Listening to the news on the way to work this morning the last story was about the smog problem in New Delhi. The amount of particulate matter in the air was something like ten times the recommended levels for good health.

Part of the problem stems from residents who burn small fires to keep warm when temperatures drop. Combined with crop burning, vehicle exhaust, industrial emissions from coal-fired plants, dust from building sites and smoke from the burning of waste, air quality is frequently unhealthy for residents. The AQI tends to spike when there is a lack of wind to clear out the particulate matter.

“India’s smog problem is due, in part, to the cooler temperatures recently, the lack of big weather systems to move air pollutants around and an ongoing drought across much of the country,” said meteorologist Jonathan Belles. ”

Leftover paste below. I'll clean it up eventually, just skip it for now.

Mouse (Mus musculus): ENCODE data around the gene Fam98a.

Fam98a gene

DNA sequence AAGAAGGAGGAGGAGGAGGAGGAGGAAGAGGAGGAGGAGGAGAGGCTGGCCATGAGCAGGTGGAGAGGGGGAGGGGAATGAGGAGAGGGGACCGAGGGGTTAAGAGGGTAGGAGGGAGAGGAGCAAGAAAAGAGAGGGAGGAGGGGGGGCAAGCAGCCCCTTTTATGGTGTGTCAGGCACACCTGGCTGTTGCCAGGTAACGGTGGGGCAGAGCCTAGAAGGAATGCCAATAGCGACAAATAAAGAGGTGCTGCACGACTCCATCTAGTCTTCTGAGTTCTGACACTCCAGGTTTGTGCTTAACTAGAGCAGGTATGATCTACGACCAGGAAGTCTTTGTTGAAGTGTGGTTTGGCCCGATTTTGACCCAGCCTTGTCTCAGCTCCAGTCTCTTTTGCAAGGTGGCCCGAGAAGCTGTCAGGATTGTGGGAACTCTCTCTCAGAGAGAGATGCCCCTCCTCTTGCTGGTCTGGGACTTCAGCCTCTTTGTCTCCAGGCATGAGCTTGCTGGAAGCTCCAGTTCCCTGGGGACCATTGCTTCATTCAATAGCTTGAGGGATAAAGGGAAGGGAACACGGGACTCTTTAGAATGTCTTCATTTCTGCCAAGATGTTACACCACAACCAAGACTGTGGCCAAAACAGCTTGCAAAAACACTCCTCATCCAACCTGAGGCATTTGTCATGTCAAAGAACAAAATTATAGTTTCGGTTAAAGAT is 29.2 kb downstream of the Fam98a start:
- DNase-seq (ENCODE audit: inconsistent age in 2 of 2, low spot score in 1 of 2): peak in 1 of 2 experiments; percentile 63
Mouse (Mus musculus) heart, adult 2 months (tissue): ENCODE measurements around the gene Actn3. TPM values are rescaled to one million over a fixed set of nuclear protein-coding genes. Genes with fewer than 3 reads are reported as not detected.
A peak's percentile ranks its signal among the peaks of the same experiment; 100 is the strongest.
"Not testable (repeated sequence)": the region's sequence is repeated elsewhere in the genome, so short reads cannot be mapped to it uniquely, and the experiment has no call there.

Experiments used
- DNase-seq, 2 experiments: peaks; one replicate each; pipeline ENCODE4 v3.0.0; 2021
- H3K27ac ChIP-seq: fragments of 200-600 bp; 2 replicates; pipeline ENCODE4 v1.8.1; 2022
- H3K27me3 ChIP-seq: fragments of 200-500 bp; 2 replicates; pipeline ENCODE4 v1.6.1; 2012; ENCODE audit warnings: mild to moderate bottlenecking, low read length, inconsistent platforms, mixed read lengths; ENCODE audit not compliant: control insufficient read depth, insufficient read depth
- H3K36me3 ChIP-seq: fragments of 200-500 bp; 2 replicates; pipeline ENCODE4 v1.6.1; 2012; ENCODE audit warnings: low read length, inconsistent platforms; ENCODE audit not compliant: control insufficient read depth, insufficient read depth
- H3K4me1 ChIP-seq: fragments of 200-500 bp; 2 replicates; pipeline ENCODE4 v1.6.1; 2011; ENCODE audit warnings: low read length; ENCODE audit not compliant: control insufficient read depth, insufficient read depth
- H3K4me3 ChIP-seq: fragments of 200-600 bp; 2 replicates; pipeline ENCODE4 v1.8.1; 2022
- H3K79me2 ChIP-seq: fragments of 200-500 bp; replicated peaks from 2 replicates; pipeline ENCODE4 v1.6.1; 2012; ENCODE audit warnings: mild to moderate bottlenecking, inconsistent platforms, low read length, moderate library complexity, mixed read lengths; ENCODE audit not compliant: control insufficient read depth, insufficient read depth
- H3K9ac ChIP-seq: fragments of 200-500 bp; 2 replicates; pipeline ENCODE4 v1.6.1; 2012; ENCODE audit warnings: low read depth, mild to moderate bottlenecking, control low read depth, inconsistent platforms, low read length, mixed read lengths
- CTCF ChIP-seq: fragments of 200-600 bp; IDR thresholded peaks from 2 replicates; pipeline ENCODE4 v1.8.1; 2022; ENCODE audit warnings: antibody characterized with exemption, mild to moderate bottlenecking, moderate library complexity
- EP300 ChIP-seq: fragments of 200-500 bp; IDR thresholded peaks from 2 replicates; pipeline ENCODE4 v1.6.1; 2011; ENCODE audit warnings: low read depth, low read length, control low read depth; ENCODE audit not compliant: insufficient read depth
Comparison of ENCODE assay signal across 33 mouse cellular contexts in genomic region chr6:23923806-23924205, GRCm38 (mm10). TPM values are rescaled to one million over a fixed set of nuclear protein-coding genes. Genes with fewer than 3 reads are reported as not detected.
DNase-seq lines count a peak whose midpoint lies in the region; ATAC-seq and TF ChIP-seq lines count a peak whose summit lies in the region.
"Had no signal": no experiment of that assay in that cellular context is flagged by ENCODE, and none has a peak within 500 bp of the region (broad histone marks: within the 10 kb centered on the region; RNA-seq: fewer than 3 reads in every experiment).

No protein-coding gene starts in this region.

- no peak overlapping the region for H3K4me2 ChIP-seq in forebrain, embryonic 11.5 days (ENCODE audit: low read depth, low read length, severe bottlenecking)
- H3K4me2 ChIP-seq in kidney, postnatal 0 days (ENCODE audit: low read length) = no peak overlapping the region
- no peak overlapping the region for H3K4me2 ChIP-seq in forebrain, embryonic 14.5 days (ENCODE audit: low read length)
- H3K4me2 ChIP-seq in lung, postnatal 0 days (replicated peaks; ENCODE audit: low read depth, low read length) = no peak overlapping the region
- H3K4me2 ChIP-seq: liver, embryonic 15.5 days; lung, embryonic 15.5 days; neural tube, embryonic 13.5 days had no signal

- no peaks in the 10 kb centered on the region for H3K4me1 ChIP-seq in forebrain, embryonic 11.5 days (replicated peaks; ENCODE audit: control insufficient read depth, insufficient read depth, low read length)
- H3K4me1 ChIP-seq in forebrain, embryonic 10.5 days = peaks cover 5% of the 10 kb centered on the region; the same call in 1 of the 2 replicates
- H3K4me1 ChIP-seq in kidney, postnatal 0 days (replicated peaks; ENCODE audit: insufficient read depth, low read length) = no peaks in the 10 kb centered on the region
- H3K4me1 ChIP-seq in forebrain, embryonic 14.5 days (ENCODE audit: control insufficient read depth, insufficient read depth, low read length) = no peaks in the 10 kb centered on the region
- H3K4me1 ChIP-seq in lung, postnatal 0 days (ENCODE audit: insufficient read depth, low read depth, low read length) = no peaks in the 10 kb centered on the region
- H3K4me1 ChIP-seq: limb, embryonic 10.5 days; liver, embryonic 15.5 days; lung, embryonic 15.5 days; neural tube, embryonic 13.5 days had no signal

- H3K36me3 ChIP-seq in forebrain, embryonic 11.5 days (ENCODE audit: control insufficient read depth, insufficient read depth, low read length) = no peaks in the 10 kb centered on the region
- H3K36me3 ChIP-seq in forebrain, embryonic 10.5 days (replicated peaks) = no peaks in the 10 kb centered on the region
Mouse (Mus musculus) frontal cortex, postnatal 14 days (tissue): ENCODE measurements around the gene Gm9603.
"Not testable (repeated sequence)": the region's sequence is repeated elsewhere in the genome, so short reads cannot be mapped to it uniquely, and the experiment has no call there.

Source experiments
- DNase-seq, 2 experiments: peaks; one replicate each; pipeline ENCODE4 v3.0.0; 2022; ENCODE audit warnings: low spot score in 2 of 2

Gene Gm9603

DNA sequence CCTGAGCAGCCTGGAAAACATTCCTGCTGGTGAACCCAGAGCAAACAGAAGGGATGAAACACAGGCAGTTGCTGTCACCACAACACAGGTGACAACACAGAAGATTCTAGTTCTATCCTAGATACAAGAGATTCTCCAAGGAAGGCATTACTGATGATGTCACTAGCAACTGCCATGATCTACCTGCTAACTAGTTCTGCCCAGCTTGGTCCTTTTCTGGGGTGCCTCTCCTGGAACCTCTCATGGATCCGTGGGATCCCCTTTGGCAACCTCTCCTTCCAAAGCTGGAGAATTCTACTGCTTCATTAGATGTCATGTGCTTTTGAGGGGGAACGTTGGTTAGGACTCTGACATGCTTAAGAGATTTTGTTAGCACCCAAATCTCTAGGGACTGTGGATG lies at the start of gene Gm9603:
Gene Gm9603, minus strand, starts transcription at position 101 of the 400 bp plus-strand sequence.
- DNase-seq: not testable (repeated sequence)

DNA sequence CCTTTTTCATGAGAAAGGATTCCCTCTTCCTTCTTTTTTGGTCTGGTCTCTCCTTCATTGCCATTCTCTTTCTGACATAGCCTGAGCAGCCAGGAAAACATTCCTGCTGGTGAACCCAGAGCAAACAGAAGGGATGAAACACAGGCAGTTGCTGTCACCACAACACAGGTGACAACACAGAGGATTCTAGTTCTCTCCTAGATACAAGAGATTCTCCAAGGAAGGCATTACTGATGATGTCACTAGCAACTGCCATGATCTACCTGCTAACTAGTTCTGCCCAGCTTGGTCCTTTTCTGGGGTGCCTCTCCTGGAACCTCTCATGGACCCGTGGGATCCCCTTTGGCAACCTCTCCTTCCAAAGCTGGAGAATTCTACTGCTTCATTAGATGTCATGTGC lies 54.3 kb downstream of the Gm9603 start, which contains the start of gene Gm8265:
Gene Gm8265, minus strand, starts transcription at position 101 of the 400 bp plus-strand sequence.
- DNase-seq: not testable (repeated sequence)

It looks pretty bad there:

They have been dealing with their smog problem for quite a while. Devising on the ground solutions to the particulate matter difficulties:

But this current bout with pollution has been the attributed primarily to the actions of farmers in the surrounding regions:

Poor farmers lack the modern tools to clear their fields after harvest. The traditional solution is to burn the stubble to the ground. Hence the annual spike in pollution in the city of New Delhi.

These sorts of problems are calling out for a communal based solution. The people in the city need to help the people in the poorer rural areas acquire the proper technology (tractors) to help them efficiently clear the fields. With the fields not being burnt, the air quality in New Delhi would improve, or at least not be exacerbated by the annual crop stubble clearing.

Wouldn’t be nice if we could get away from the capitalistic neoliberal model and focus on working on the problems that we face together?  The world is just too small to continue to ‘f-you, I’ve got mine mentality’.